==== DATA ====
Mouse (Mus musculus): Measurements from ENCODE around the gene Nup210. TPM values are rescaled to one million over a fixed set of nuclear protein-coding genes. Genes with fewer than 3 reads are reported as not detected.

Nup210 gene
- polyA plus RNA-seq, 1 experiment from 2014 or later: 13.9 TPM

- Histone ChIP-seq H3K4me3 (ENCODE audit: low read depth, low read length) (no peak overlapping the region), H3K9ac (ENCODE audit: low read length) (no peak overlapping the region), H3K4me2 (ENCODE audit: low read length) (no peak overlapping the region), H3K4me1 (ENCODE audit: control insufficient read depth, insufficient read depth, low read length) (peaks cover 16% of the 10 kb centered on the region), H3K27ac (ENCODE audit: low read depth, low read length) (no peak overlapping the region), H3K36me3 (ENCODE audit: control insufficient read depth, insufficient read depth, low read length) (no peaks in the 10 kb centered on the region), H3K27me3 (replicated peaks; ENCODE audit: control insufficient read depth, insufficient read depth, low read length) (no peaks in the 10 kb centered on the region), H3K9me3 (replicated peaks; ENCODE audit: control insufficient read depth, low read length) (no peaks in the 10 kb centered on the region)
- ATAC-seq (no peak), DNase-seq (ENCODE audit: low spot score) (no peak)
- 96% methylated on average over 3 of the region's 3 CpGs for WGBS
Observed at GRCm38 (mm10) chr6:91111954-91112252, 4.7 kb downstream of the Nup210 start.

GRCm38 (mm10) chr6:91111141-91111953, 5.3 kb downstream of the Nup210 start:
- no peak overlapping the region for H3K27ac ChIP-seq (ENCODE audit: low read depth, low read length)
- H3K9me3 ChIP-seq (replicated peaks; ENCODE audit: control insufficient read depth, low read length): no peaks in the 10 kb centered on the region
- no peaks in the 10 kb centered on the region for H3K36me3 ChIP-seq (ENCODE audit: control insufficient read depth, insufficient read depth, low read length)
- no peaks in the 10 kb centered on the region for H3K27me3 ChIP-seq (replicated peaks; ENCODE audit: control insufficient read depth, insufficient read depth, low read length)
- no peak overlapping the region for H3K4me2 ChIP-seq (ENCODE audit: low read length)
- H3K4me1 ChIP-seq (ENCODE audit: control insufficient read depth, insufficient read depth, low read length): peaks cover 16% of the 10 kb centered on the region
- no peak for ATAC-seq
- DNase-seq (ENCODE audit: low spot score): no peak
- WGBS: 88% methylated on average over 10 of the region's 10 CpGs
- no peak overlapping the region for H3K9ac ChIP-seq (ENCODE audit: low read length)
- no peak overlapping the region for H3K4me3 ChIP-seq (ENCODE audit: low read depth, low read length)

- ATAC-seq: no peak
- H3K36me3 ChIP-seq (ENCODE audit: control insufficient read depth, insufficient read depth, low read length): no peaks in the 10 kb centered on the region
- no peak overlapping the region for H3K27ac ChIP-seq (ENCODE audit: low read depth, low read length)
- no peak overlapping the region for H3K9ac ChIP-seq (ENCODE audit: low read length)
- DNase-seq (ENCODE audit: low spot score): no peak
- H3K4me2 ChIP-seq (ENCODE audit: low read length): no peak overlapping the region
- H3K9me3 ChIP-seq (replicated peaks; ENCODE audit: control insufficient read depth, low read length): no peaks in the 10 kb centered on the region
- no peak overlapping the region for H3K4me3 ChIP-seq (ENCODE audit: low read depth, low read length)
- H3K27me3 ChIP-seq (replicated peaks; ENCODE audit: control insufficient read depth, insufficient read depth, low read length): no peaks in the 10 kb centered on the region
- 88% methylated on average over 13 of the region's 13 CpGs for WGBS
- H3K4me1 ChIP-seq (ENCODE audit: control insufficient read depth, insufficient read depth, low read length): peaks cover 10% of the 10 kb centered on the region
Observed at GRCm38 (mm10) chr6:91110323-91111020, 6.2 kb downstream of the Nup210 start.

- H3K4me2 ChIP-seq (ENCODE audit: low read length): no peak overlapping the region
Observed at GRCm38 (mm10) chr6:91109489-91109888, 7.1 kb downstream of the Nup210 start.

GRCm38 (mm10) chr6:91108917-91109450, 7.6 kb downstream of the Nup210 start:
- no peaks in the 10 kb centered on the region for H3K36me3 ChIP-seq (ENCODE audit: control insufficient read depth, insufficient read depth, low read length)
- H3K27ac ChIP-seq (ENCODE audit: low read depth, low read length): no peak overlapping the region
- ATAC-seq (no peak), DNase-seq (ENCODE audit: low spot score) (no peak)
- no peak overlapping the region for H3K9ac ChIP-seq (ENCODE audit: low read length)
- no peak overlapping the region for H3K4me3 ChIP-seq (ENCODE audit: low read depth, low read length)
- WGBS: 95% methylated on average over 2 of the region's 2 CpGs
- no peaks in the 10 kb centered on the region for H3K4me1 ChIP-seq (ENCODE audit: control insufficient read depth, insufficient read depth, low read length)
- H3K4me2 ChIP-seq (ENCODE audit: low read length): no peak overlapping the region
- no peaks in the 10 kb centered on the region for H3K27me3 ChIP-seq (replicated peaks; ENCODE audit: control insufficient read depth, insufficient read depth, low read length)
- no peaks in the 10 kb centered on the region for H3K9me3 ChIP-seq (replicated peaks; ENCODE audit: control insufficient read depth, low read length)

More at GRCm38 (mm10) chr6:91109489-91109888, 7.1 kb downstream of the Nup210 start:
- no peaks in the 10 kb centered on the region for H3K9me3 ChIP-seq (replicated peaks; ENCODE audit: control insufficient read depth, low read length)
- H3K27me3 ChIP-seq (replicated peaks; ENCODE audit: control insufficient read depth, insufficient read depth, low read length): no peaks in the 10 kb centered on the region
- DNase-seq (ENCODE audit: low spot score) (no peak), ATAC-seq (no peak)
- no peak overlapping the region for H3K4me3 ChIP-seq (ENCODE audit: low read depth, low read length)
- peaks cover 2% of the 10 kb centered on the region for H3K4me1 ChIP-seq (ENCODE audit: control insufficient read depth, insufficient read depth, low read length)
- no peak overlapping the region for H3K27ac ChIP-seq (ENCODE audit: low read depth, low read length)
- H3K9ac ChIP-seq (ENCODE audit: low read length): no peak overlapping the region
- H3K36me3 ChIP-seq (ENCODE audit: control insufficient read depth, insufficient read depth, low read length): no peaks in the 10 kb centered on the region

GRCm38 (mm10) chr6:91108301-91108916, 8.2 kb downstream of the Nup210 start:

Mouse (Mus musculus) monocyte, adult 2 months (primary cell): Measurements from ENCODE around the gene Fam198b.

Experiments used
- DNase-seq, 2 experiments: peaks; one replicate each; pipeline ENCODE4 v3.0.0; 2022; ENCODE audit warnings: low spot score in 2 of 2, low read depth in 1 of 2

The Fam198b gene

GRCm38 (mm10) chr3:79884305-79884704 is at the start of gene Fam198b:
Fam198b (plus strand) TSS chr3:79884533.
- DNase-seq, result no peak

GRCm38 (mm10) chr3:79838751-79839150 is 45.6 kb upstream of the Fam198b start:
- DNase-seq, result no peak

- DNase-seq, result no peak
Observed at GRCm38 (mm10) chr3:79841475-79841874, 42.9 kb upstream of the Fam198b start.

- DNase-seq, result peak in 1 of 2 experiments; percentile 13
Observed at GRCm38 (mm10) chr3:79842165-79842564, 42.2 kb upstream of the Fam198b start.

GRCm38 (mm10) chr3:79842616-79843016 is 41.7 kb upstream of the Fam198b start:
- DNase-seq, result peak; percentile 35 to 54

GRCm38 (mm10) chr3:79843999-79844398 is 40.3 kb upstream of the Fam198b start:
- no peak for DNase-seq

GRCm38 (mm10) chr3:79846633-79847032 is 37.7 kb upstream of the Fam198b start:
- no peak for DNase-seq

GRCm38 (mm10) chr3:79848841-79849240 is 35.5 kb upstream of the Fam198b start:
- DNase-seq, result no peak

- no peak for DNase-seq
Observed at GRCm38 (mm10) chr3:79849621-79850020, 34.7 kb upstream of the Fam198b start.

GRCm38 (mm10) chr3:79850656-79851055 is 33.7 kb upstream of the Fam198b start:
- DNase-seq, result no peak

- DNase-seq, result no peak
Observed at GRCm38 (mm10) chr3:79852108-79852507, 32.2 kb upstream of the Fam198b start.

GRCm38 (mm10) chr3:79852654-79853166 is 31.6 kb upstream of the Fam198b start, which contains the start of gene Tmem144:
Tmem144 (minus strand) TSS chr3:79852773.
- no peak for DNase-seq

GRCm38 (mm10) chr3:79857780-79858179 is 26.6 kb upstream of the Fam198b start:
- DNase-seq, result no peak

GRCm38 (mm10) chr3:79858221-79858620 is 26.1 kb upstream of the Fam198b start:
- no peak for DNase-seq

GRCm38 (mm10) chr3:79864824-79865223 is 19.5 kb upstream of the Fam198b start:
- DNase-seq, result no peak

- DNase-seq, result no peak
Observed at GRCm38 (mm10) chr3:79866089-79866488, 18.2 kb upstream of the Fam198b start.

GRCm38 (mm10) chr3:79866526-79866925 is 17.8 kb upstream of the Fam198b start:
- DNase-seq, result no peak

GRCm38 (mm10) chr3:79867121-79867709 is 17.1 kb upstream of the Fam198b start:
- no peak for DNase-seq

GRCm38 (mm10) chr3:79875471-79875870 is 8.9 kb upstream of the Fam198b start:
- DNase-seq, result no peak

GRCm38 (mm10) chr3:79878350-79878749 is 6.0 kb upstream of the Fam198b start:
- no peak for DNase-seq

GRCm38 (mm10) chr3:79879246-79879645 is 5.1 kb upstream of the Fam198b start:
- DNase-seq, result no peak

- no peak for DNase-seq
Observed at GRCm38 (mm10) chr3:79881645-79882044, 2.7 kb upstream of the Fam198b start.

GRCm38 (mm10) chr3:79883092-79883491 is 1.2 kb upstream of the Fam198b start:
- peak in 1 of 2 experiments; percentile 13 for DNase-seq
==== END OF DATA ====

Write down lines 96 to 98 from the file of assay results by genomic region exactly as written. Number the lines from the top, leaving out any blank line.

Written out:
- no peak for DNase-seq

GRCm38 (mm10) chr3:79875471-79875870 is 8.9 kb upstream of the Fam198b start:
- DNase-seq, result no peak